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Life With No Recipe

by | Jun 22, 2020

Violet-infused vinegar. photo/No Recipe

There is an abundance of healthy and delicious food just outside your door. It’s hiding in your lawn, lurking in the woods or watching you from the side of the road. Here are some of my foraging favorites and tips to utilize them. 

Violets are delicious! Besides adding them raw to salad to add some color, they’re an excellent infusion into olive oil, honey or vinegar. Violets have a subtle berry flavor. Pairing them with lilac blossoms is a great way to make a memorable jelly. Mildly sedative, they also make a fine addition to a bedtime tea.

Dandelion greens are also tasty served raw in a salad, or steamed with butter. The roots, which improve liver health, can be sautéed, or dried and ground for tea, and the blossoms can be added to salad, fried, or made into a jelly or wine.

Though fiddleheads have a short season, they’re easy to find along river banks and streams. There are many ways to prepare fiddleheads. They’re superb with a white sauce or in a chowder. I recently breaded and deep fried some, but my favorite use of the young ferns is in a white-sauce pasta with toasted pine nuts.

Ramps, a wild leek, have a delicate flavor that pairs well with steak and mushrooms. They’re also spectacular in soups. For the steak dish, I usually sauté the white parts with the mushrooms and steam the green parts over the top of the steak as it cooks. Add a splash of red wine vinegar and soy sauce and enjoy!

The young shoots of cattails can be eaten raw or boiled, and the young flowers can be roasted. Often appearing as a “weed” in the lawn or garden, purslane has wonderful flavor raw or cooked. It also makes an excellent ground cover, inhibiting other weeds and keeping moisture in the soil.

Another common landscape “weed” is plantain. The young leaves are delicious but become bitter when the plant flowers. A nice side benefit is plantain’s ability to relieve insect bites and stings. Chew a leaf and stick it on a mosquito bite for instant itch relief! 

Clover makes a great addition to salads and teas. I like to pick the blossoms and eat them right out of the yard. I also eat checkerberries as I come across them in the grass. Their minty flavor makes them a great snack or addition to tea. You can make jelly or tea from lilac blossoms, or an infused honey to bring that fragrance to your baking.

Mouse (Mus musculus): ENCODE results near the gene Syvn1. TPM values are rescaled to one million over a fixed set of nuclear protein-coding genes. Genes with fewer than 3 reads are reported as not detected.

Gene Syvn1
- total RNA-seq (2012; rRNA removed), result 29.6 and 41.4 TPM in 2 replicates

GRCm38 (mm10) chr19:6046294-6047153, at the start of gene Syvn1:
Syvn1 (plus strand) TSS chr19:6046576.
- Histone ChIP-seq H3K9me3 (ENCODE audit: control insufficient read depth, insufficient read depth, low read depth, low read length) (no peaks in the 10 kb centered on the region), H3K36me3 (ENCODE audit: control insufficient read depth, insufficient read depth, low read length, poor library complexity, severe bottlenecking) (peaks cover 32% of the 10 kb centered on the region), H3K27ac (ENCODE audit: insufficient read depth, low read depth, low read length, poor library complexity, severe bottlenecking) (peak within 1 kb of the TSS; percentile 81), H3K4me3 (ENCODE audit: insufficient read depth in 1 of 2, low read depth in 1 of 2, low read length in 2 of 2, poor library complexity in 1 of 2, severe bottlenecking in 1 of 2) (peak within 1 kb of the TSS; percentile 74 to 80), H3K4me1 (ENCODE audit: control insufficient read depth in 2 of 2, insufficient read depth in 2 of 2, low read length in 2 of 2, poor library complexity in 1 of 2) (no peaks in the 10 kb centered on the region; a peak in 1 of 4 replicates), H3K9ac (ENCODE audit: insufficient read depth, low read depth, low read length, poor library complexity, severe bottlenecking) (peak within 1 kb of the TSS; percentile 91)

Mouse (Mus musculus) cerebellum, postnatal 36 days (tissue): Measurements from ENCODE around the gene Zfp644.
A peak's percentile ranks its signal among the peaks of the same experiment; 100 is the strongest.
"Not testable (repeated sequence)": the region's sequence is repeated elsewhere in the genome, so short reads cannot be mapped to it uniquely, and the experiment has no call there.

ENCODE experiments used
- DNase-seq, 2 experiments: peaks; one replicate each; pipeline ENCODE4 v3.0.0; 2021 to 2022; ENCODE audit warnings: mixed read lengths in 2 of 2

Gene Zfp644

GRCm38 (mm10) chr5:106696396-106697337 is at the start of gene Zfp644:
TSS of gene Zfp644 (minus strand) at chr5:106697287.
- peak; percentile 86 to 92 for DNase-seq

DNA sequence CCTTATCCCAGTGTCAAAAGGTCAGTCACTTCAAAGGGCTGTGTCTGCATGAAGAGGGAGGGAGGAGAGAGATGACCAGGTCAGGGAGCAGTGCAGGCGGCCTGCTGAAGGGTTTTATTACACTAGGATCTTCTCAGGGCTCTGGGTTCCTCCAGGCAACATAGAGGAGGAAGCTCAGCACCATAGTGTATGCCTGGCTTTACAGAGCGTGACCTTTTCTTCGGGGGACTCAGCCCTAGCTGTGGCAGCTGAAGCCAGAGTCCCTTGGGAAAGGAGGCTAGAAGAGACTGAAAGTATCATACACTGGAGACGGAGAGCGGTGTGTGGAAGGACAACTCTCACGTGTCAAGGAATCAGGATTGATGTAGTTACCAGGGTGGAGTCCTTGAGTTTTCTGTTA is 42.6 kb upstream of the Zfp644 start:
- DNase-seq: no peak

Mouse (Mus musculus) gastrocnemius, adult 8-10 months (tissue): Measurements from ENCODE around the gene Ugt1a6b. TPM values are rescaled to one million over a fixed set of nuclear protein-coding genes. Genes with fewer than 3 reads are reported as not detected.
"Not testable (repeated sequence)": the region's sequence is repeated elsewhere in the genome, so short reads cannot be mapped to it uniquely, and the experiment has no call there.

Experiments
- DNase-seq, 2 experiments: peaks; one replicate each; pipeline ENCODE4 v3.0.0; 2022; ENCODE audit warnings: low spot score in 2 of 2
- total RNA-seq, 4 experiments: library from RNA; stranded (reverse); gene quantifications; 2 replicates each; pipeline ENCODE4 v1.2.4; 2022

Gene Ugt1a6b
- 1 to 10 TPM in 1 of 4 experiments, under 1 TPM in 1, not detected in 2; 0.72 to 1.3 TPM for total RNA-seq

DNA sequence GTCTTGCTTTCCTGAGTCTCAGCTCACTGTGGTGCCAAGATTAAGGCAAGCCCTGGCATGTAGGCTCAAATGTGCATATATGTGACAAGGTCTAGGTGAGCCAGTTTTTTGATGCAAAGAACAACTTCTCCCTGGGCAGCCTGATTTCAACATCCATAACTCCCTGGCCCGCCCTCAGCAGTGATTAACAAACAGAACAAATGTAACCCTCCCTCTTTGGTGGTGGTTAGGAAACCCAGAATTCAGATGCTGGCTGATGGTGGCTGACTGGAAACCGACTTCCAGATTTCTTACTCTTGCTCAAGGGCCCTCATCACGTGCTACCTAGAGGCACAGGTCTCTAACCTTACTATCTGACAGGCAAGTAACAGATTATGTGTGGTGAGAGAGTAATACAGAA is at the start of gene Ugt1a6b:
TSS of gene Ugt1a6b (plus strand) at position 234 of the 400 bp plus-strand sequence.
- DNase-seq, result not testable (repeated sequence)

Dewberries look like a small raspberry. They’re even more delicious but harder to pick — watch out for the little thorns! And, of course, wild raspberries can be found throughout Maine. The leaves can be made into a tea — the concentration of flavor is actually greater in the leaves than the fruit.

Then there’s the iconic Maine pine tree. Pine needle tea is delicious and loaded with Vitamin C. The inner bark of the pine tree is also fantastic fried. The young roots of burdock are used in many Asian dishes. Daylily is delicious raw, steamed or pickled. And chickweed, another good raw addition to salads, can also be steamed or sautéed. 

Many varieties of mushrooms can be foraged in Maine — including lion’s mane, shiitake, morel and chaga — but I recommend taking a class or finding a guide before attempting this. As the old saying goes, “Every mushroom is edible … once.”

Wild grape can be found throughout Maine, climbing up small trees.  No need to wait for the fruits — the leaves are edible too. After blanching them, fill with feta, rice, capers, ham or anything else you’d like and roll them up! Once blanched, you can also pat them dry and freeze them for use throughout the year. 

Sweet fern leaves make a fine tea — similar to chamomile but with a bolder, nuttier flavor. In native medicine, sweet fern tea was used to treat stomach ulcers.

There are hundreds of edible plants in Maine. Adding foraged foods to your meals stretches your budget and adds unique flavors (as well as medicinal benefits) to your diet while encouraging a deeper appreciation for the nature all around us.

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